Sometimes all you may want to do when you arrive to class is put down your yoga mat and just go on autopilot. And then the yoga teacher stays on your case throughout the whole class.
“Jane, right hip forward!” (Standing Head to Knee)
“Jane, upper body back!” (Eagle)
“Jane,, straighten your leg!” (Loctus pose)
So what do you say to the yoga teacher who you feel always “picks” on you in class? You say nothing, and here’s why.
Your Yoga Teachers corrections will make your postures better.
Believe it or not the teacher means well. They want your postures to be aligned and for you to get the most out of them, by truly connecting to the details of the posture. Rather than getting worked up about having your name called out in class, think of it as a compliment. Rather than resisting the instruction, try unemotionally responding to your teacher’s feedback and correcting the posture as best you can. Rise to the challenge, and do your best to receive feedback openly.
It’s not personal.
Even if the corrections feel personal, they aren’t. The teacher’s job is to respond to what they are seeing in the yoga room. You may be one of the few names the teacher actually knows in class. Lucky you, you’re memorable! If it feels deeply personal, there may be something else going on that is unrelated to the teacher. Whether or not you want to explore what that “something else” may be is up to you.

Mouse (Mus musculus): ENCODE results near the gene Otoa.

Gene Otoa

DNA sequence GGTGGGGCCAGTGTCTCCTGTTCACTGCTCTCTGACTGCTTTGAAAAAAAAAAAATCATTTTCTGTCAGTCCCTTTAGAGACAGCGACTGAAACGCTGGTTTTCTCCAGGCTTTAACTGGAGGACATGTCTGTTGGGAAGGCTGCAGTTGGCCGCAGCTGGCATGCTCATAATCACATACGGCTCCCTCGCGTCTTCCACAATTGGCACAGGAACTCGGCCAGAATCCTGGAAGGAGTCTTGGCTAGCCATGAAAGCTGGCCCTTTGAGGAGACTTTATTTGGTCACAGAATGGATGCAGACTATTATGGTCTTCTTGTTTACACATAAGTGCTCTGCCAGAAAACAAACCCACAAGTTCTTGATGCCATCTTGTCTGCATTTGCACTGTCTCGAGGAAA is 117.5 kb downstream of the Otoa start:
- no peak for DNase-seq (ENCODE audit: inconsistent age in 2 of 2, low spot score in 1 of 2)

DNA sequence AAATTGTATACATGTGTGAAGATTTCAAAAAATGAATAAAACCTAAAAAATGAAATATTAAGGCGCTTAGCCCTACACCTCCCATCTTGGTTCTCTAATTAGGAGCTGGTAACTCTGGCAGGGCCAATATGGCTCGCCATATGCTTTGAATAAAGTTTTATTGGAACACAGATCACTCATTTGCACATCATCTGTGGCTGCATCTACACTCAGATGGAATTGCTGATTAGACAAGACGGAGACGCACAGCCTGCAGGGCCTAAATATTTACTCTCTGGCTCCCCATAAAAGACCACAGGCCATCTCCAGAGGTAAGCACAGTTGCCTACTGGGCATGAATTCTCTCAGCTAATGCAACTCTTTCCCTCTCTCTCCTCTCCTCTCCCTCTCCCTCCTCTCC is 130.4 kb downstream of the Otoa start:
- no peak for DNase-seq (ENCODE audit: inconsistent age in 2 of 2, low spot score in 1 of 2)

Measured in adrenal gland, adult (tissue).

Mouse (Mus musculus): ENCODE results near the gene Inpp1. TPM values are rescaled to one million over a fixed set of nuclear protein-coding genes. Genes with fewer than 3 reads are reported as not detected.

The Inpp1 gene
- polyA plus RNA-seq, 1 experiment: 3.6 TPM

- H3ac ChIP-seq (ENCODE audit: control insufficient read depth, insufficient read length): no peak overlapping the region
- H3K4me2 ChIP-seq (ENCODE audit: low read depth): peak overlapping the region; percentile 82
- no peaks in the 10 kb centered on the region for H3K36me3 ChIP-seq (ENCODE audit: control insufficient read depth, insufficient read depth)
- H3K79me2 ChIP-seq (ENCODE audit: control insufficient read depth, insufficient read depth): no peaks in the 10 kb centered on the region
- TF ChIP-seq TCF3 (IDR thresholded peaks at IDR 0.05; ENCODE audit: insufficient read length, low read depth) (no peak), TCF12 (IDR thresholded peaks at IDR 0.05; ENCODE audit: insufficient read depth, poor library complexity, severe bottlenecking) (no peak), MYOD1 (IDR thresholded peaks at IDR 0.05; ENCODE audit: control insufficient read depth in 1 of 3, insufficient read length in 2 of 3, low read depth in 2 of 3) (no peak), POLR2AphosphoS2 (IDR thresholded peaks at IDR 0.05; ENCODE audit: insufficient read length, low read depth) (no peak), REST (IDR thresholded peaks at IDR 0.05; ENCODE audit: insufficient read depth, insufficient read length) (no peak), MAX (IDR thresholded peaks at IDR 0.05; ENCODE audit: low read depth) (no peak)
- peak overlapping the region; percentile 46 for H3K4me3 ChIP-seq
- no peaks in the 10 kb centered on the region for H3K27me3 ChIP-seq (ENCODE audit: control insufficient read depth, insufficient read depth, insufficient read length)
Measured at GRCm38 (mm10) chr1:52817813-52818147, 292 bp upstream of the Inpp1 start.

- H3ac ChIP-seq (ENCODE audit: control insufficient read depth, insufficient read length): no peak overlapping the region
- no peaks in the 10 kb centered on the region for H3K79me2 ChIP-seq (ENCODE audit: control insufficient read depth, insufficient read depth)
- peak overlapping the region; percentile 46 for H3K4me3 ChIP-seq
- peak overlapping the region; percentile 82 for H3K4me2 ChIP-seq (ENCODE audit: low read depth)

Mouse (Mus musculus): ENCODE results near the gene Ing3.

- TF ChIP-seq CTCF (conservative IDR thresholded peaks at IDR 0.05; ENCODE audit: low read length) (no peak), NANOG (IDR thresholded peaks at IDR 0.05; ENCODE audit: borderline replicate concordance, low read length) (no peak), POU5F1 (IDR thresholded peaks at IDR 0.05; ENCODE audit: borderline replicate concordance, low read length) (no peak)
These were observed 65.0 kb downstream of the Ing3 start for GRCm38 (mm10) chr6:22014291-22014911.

Use moments of annoyance as a tool to “get out of your head”.
When you start going down the mental spiral of being annoyed by your yoga teacher, it’s easy to spend the whole 90 minutes in that mind set. If the teacher calls on you a lot (or if it feels like they are calling you out) let the thought pass through your mind. Don’t let it steal your peace. One of the most powerful gifts you can give yourself through a consistent yoga practice is the ability to let things roll off your back. Other people won’t be able to rile you up like they have in the past. This means less stress, less toxic cortisol in your body (stress hormone), a happier demeanor, and the freedom not to let other people waste your mental and physical energy.
Corrections prevent injuries.
No matter what type of movement you are doing, there is a risk of injury. If properly executed, Bikram yoga is completely safe. Since there is so much to take in during the class – especially during your first few years of practicing – teacher’s corrections are to protect you from hurting yourself. Even if it may feel like you should do the posture your own way, remember that the teachers are instructing us the way to do the postures, which have been passed down for over 5,000 years. Think about that for a minute, the hatha yoga postures in Bikram’s yoga series have been around and perfected for thousands of years. There is a lot of time and wisdom that has gone into making the execution and precision of these postures, the only way is the right way.
You may miss the day when teachers called on you.
We all need to be pushed from time to time. It’s a added boost to gain tweaks to improve your practice.
After final savasana, you won’t care anymore.
If during the whole 90-minute class, something was bothering you, by the end of final savasana you won’t care anymore? That is the power of yoga and the power of learning to let go.
So back to the question at hand, what do you say to the yoga teacher who picks on you in class?
Written by Lindsay Dahl